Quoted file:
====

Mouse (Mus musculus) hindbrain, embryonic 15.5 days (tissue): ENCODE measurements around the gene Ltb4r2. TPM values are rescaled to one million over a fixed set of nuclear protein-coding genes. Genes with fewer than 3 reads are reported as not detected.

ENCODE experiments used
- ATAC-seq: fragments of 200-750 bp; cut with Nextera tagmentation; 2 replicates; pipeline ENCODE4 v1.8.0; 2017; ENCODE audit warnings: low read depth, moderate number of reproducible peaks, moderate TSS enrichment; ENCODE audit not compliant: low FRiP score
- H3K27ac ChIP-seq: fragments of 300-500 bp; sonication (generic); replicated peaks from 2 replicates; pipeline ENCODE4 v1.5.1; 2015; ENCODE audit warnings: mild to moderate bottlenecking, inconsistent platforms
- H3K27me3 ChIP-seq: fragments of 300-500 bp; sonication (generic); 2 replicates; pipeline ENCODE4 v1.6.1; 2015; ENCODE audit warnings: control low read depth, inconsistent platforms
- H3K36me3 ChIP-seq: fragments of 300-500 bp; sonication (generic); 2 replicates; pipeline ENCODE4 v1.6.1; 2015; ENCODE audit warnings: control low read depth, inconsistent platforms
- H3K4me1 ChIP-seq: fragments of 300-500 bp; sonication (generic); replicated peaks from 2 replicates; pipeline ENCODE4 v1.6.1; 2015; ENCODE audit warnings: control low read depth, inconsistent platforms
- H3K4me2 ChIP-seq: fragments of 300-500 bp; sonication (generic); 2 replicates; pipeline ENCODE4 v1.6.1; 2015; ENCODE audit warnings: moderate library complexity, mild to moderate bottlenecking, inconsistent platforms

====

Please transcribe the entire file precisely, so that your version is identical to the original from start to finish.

Mouse (Mus musculus) hindbrain, embryonic 15.5 days (tissue): ENCODE measurements around the gene Ltb4r2. TPM values are rescaled to one million over a fixed set of nuclear protein-coding genes. Genes with fewer than 3 reads are reported as not detected.

ENCODE experiments used
- ATAC-seq: fragments of 200-750 bp; cut with Nextera tagmentation; 2 replicates; pipeline ENCODE4 v1.8.0; 2017; ENCODE audit warnings: low read depth, moderate number of reproducible peaks, moderate TSS enrichment; ENCODE audit not compliant: low FRiP score
- H3K27ac ChIP-seq: fragments of 300-500 bp; sonication (generic); replicated peaks from 2 replicates; pipeline ENCODE4 v1.5.1; 2015; ENCODE audit warnings: mild to moderate bottlenecking, inconsistent platforms
- H3K27me3 ChIP-seq: fragments of 300-500 bp; sonication (generic); 2 replicates; pipeline ENCODE4 v1.6.1; 2015; ENCODE audit warnings: control low read depth, inconsistent platforms
- H3K36me3 ChIP-seq: fragments of 300-500 bp; sonication (generic); 2 replicates; pipeline ENCODE4 v1.6.1; 2015; ENCODE audit warnings: control low read depth, inconsistent platforms
- H3K4me1 ChIP-seq: fragments of 300-500 bp; sonication (generic); replicated peaks from 2 replicates; pipeline ENCODE4 v1.6.1; 2015; ENCODE audit warnings: control low read depth, inconsistent platforms
- H3K4me2 ChIP-seq: fragments of 300-500 bp; sonication (generic); 2 replicates; pipeline ENCODE4 v1.6.1; 2015; ENCODE audit warnings: moderate library complexity, mild to moderate bottlenecking, inconsistent platforms